ICMICA Pax Romana, Led by Professor Kevin Ahern, Recognized by Pope Francis

By, Nicole Fitzsimmons, News Editor

Kevin Ahern, Ph.D, finished up his presidential term of The International Catholic Movement for Intellectual and Cultural Affairs — also known as ICMICA Pax Romana — this past December. The achievements the group had during Ahern’s time in this role were recognized in a personal statement released by Pope Francis.

According to their website, ICMICA Pax Romana is “a global community of Catholic intellectuals and professionals engaged in the world with a spirituality of action.”

Ahern’s position as president allowed him to connect various regions of the world in the movement towards uplifting the Catholic church and its values.

“One of my jobs was to coordinate the communication,” Ahern said. “So, we had more than 65 national organizations, some university professors, some scientists and engineers, other professionals who are committed to social justice and social transformation. These national groups, a lot of them operate kind of independently. So, the role as the international team was to coordinate communication between them, especially between groups from different continents.”

Beginning at Fordham University, where he received his bachelor’s degree, Ahern has always been passionate about student’s organizing for and representing the church in larger conversations of social justice. He plans on continuing to help students mobilize in the movement following the conclusion of his presidential term.

“I’m staying involved, especially in trying to work with organizing students in the United States to be involved in the student movement that’s connect- ed to ICMICA,” Ahern said. “So we have a student movement called the International Movement of Catholic Students. This is a network that’s trying to mobilize students to work for social conservation and justice. So I’m hoping to sort of work with students at Manhattan College and other places to get them involved in sort of global organizing, and I think that’s important. There’s a lot to learn from that.”

The group was recognized by Pope Francis for their efforts towards social justice in a statement sent on his behalf from Cardinal Pietro Paraoin, the secretary of state of the Vatican.

“It is his hope that this meeting will contribute to the formation of future leaders in academic and professional life who, inspired by the truth and beauty of our faith, will cooperate in the extension of Christ’s kingdom and in shaping a society of ever greater justice, peace and fraternal solidarity,” Pete McHugh wrote in an article featured on manhattan.edu.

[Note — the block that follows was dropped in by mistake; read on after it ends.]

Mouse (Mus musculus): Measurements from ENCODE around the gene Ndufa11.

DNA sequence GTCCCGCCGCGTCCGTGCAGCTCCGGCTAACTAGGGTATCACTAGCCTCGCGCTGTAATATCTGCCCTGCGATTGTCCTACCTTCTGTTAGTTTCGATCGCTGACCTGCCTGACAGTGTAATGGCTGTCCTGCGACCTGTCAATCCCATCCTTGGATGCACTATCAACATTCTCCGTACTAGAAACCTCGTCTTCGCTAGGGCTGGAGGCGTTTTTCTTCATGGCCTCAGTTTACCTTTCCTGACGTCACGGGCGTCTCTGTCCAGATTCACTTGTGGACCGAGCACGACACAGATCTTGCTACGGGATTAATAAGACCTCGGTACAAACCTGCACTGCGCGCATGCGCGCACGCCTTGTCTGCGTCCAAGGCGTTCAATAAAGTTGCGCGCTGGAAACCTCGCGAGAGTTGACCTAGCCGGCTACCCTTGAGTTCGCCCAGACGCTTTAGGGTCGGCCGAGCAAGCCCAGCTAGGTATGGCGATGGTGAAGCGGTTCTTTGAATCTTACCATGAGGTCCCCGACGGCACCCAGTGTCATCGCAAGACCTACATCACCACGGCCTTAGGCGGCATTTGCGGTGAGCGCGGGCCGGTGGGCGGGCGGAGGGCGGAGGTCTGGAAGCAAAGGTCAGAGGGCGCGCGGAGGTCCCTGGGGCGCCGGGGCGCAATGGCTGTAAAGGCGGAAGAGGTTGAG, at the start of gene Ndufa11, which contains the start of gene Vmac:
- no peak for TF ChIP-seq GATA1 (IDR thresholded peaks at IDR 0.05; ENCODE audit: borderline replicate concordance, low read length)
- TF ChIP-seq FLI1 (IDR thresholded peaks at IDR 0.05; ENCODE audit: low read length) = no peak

Reverend Thomas Franks, college chaplain, has known Ahern since their years together at Fordham University, where they began their work towards uplifting the Catholic Church and its social justice goals. Franks believes the statement from Pope Francis is a testament to his, and the entire movement’s, commitment.

“I think it’s fabulous,” Franks said. “I know, Dr. Ahern has such a deep commitment to and love for the church. And I think that’s why, you know, he’s worked with the Pax Romana group over these five years in his presidency and prior to that, as a student, leader and programming, you know. He really sees the role of everyone in the life of the church contributing to it and for everyone bettering the world. So I think, you know, getting the acknowledgement from Pope Francis, as they were preparing for their meeting as he was transitioning out of the presidency was well deserved, and I think, a beautiful moment for him.”
Ahern will remain involved in the ICMICA in the future, hoping to continue inspiring students around the world to organize and recognize their ability to change society.

“I really want to work with students and prioritize, trying to help work with students interested and social organizing, especially related to the principles of Catholic Social Teaching and social justice, and network those students with students and other countries, to see how they can work together and maybe give students opportunities to advocate on behalf of college students at the United Nations,” Ahern said. “The other thing I’d like to do is to continue to work with faculty, colleagues and spaces to reflect on, you know, what does it mean to be a faculty member at a college and what are our social and ethical responsibilities in the world today?”